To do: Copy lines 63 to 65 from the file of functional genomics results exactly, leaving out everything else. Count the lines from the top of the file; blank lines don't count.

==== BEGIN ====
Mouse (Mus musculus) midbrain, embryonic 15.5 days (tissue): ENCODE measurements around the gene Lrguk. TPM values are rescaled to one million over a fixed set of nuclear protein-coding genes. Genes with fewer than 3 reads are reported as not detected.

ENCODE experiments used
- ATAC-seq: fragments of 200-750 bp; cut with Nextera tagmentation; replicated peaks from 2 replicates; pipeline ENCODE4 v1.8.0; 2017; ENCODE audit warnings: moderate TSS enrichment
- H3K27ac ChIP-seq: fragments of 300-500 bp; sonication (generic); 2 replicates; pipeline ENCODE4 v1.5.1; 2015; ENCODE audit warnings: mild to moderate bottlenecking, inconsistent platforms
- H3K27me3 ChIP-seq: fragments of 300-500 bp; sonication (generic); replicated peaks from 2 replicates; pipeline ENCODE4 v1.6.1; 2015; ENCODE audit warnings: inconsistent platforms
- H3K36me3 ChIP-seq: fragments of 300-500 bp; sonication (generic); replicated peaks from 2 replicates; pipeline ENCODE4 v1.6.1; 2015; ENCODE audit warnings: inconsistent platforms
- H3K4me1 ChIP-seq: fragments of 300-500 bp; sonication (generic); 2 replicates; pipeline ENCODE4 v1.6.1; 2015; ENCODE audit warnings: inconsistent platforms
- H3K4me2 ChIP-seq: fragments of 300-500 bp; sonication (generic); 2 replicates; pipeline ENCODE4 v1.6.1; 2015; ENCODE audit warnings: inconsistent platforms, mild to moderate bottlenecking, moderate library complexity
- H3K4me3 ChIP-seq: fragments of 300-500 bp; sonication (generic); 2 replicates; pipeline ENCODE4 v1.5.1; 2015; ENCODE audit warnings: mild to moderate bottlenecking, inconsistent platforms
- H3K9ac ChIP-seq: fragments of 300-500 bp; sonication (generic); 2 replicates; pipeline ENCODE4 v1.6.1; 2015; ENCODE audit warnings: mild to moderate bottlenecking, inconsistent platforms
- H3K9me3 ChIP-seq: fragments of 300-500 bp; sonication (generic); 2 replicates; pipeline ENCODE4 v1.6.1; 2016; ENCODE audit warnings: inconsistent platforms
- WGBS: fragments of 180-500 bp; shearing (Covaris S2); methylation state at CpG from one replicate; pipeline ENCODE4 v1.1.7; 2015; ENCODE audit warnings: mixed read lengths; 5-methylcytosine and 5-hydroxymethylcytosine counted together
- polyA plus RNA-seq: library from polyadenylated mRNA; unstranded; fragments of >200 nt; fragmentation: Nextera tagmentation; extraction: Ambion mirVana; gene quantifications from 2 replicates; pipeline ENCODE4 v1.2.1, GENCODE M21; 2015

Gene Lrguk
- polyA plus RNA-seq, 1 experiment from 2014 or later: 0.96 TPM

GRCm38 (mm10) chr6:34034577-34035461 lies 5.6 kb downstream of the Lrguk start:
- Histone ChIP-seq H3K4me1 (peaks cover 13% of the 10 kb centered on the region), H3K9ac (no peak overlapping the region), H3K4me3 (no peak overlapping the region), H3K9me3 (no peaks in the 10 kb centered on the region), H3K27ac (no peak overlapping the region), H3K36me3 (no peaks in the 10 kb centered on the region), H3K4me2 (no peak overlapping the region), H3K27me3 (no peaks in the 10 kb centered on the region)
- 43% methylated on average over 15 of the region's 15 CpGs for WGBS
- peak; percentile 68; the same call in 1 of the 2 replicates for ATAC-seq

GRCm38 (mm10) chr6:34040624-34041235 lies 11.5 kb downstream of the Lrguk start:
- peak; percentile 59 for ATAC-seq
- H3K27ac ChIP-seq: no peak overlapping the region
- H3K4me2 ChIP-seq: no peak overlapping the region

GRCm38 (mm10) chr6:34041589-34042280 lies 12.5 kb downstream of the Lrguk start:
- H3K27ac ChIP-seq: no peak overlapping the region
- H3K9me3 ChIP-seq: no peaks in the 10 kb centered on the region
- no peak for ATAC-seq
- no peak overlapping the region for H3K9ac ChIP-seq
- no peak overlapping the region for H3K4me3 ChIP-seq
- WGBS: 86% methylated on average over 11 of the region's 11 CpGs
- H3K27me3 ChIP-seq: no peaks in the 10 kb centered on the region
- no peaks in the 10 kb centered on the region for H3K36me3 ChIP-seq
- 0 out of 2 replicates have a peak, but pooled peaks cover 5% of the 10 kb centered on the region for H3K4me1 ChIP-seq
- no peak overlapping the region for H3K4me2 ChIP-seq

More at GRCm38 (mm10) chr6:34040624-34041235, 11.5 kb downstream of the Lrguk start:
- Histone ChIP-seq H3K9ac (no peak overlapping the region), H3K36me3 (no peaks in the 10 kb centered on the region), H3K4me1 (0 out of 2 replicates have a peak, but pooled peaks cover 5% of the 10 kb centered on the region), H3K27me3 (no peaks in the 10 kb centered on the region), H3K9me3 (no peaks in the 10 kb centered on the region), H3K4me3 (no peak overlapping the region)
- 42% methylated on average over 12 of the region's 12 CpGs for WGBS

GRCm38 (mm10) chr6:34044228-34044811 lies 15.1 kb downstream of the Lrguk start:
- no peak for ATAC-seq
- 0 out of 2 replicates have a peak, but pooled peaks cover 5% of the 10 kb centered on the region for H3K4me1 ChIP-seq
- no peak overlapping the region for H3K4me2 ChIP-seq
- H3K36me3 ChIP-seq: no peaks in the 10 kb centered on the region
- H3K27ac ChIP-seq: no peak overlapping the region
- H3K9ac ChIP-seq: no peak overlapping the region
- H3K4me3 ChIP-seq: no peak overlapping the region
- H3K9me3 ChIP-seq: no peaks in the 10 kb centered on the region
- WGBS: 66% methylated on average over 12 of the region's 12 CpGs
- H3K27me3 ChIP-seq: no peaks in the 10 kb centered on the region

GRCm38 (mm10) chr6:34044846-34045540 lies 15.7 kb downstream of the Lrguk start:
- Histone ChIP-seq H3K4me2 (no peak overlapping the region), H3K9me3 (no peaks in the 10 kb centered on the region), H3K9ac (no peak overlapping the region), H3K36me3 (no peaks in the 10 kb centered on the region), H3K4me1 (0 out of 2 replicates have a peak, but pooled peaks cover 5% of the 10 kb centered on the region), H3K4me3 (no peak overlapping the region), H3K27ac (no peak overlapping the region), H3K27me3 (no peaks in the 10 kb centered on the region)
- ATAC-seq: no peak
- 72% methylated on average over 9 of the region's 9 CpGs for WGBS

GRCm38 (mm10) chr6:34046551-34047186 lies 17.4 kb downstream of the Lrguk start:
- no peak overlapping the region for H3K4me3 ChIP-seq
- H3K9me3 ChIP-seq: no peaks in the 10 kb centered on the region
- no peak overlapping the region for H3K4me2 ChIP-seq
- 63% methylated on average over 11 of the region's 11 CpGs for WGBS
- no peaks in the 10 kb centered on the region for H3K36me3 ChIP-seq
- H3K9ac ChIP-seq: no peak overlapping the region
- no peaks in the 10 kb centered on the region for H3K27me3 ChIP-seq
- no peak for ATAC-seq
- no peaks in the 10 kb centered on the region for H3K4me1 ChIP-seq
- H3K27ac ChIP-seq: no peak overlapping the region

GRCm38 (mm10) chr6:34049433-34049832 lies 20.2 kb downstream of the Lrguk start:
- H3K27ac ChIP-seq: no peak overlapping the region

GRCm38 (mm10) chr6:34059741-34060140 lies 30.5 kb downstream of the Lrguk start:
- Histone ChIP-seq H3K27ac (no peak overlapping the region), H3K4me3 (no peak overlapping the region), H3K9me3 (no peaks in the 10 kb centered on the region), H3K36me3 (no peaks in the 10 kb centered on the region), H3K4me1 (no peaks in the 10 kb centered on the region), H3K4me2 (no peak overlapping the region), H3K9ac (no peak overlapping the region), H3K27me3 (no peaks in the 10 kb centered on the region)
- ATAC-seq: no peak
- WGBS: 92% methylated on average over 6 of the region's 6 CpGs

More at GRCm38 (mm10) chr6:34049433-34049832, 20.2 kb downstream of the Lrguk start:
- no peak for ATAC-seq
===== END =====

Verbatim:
- H3K27ac ChIP-seq: no peak overlapping the region

GRCm38 (mm10) chr6:34049433-34049832 lies 20.2 kb downstream of the Lrguk start:
- H3K27ac ChIP-seq: no peak overlapping the region